Wendell Adjetey and Akwasi Owusu-Bempah connected the first time they met on the Mississauga transit six years ago.
In addition to their Ghanaian heritage, they have a passion for working with underprivileged young people and they are committed advocates for equality and social justice.
“We were on the bus when Wendell approached me and we started talking,” said Owusu-Bempah, a University of Toronto Centre of Criminology doctoral student who was born in England to a Ghanaian father and British mother. “We have many things in common.”
Adjetey, who migrated with his parents from the West African country in 1992 when he was seven years old, completed his Master’s in political science three years ago and is a case manager in the Jane-Finch area with the $5 million federally funded Prevention Intervention Toronto program, which is aimed at steering young people in the city’s designated priority neighbourhoods away from gang culture.
He was recognized for his academic accomplishments and community service last week with the Keith Forde Youth of Excellence Service Award at the Toronto Police Service’s 19th annual Black History Month celebration.
“I have witnessed for the last six years the unbelievable work that Wendell has done and is doing in our community, especially with young Black boys,” said Owusu-Bempah, who nominated him for the award. “I thought he needed to be honoured and that this award would be fitting for him.”
While studying at the University of Toronto, Adjetey met curator and historian Dr. Sheldon Taylor who agreed to talk to a group of young men who were part of an after-school mentorship program that Adjetey founded in 2006.
“Dr. Taylor welcomed my young men to the university with open arms and spoke to them about the challenges of being a minority in Canada and some of the things they need to do to surmount the barriers they may confront,” he said. “It was very enlightening for both them and myself and I consider Dr. Taylor a father figure and a mentor.”
Launched last year to honour the legacy of the service’s first Black deputy chief, Barbadian-born Keith Forde, the award is bestowed on a young person who best exemplifies leadership, community involvement and the best and brightest that society has to offer.
The emphasis this year was on youth as the TPS marked Black History Month with inspiring speeches, dance and song. The theme was “Valuing Our Youth: Securing Our Future.”
Seneca College Police Foundations student, Brian Daley, was the Master of Ceremonies while 16-year-old high school student, Redjina Jean-Paul, delivered the keynote address in French and English.
The Lycée Français de Toronto student encouraged adults to lend young people a helping hand whenever possible.
“We are put aside because of our lack of experience and we become uninterested because we are not taken seriously,” said the Grade 11 aspiring diplomat. “We are filled with ideas, energy, determination and potential, but do not know sometimes how to make that count because we are constantly being reminded that being younger means you bring less to the table. We are frustrated and somehow must find a way to become adults when we can barely find ourselves as teenagers.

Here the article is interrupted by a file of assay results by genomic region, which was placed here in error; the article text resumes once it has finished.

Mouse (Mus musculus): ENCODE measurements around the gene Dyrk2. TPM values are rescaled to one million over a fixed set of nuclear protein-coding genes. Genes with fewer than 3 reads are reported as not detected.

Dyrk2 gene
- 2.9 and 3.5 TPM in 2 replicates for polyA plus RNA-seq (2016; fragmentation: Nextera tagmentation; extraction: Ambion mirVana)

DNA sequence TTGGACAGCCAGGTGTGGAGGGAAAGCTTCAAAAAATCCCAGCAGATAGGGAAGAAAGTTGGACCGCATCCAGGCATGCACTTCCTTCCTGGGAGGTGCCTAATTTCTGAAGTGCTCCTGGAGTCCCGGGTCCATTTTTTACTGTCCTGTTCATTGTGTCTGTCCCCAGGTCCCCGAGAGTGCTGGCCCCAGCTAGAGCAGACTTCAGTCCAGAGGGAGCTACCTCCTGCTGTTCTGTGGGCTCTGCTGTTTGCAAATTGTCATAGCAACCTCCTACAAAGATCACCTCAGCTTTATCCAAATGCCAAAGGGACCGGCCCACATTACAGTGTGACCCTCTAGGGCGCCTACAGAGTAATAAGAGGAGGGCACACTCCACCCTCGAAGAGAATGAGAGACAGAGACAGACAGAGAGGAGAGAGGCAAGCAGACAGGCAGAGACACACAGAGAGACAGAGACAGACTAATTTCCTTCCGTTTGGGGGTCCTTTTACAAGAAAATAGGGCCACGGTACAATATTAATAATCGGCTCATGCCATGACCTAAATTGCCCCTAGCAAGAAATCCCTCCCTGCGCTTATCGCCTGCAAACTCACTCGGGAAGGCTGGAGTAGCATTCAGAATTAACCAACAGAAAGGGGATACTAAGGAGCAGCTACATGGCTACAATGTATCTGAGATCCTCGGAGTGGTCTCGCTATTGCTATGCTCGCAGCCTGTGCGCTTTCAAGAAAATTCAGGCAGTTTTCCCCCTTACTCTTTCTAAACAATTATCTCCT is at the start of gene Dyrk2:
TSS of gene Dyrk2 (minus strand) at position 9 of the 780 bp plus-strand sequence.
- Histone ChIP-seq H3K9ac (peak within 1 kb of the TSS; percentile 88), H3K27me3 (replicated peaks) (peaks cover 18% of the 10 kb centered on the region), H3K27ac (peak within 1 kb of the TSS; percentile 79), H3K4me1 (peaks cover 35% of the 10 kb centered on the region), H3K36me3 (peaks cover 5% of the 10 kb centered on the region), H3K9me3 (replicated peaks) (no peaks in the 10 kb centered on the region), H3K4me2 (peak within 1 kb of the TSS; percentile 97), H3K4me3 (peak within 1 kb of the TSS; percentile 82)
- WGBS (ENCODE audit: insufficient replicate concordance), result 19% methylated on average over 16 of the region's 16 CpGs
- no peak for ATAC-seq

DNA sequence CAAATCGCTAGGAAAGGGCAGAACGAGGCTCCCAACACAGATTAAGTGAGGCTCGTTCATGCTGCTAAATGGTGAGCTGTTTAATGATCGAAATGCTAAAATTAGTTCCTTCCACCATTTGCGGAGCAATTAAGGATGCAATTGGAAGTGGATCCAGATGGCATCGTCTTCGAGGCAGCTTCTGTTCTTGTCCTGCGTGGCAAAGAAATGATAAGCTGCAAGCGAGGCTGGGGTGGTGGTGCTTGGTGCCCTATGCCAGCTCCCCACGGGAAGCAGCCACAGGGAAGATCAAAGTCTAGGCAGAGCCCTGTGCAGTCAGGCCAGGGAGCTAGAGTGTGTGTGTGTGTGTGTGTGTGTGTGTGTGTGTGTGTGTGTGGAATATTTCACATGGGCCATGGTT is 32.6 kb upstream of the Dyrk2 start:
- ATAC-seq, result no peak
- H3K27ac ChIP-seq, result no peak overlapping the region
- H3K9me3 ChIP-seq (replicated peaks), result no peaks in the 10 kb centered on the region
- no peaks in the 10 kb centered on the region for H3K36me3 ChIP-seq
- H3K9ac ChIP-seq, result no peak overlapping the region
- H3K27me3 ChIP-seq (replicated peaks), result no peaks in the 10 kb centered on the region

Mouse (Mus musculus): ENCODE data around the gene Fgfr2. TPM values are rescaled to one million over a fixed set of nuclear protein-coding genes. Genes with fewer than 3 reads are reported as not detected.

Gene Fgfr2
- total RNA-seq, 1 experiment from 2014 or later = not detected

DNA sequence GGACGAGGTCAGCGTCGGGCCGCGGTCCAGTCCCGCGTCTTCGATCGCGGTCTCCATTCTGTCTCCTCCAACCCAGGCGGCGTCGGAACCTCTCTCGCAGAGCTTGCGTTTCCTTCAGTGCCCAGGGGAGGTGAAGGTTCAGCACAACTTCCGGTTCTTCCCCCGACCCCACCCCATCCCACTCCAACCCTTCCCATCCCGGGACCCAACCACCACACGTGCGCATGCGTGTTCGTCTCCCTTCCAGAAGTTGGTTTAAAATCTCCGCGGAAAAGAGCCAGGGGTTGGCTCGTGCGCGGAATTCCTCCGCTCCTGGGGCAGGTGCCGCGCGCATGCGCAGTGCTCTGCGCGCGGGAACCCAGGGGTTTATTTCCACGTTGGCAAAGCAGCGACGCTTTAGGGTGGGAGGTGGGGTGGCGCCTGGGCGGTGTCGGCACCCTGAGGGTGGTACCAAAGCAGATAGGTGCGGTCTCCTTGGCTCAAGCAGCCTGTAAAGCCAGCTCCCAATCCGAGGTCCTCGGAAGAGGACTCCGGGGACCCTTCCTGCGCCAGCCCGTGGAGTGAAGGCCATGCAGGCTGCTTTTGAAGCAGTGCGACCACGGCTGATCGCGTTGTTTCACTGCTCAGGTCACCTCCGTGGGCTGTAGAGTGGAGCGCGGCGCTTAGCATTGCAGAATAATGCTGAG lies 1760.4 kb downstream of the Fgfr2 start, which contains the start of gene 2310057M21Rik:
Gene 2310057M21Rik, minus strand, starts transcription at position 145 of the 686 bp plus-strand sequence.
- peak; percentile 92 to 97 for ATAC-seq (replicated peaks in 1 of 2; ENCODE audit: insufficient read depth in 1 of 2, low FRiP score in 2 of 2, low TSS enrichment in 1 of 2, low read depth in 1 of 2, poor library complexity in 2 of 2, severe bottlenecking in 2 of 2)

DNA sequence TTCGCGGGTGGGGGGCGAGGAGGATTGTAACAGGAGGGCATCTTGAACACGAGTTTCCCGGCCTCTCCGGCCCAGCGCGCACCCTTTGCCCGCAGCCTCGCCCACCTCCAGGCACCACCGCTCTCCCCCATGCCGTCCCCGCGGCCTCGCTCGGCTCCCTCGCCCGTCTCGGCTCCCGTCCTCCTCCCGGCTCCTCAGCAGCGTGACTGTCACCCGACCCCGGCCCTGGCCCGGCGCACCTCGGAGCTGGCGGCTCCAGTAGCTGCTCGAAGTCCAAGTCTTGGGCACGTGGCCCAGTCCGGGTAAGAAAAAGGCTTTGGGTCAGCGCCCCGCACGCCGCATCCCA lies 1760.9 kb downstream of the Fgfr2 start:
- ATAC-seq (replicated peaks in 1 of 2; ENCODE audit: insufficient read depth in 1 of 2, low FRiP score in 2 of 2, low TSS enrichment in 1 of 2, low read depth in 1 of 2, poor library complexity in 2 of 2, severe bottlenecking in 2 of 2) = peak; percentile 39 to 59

“For us to succeed, we need more support from adults. Young people can be successful in changing the world in a positive way. If you, as adults, can help a young person become more creative and educated, do it. A smile or a nudge in the right direction is enough to make a difference. We have dreams and, with your help, we can achieve them.”
In 1984, Sergeant Terry James, now retired, conceived the idea for the Black History Month celebration at police headquarters. The longest-serving Black female officer joined the service 20 years after Jamaican-born Larry McLarty broke the colour barrier, becoming the service’s first Black cop in 1960.
“It took courage and it took absolute commitment to making a difference for Larry and some of the early pioneers to join the service which was not a terribly friendly organization when they first came in,” said Chief Bill Blair. “They have transformed our service.”
Blair paid tribute to Forde and Jamaican-born Peter Sloly, the deputy chief in charge of the divisional policing command; Superintendent Dave McLeod and Staff Inspector Tony Riviere, the 31 and 33 Division unit commanders; Staff Inspector Mark Saunders, the first Black to head the Homicide squad; Inspector Reuben Stroble, the Legal Services unit commander and Inspector Sonia Thomas who last year made history by becoming the service’s highest ranking Black female officer.
“They are in those positions not only as proud members of the Black community, but also as outstanding police leaders,” Blair said. “We have great leaders who are changing our organization in so many positive ways.”
Chair of the Toronto Police Services Board, Dr. Alok Mukherjee, said Black History Month provides an opportunity to reflect on the invaluable contributions made by the Black community to the city, Canada and the Toronto Police Service.
“We are here as well to look to the future,” he said. “Our board shares the belief that it’s critical that we invest in our youth, that we work with them to develop future community leaders and that we do all we can to ensure there is a future for them.”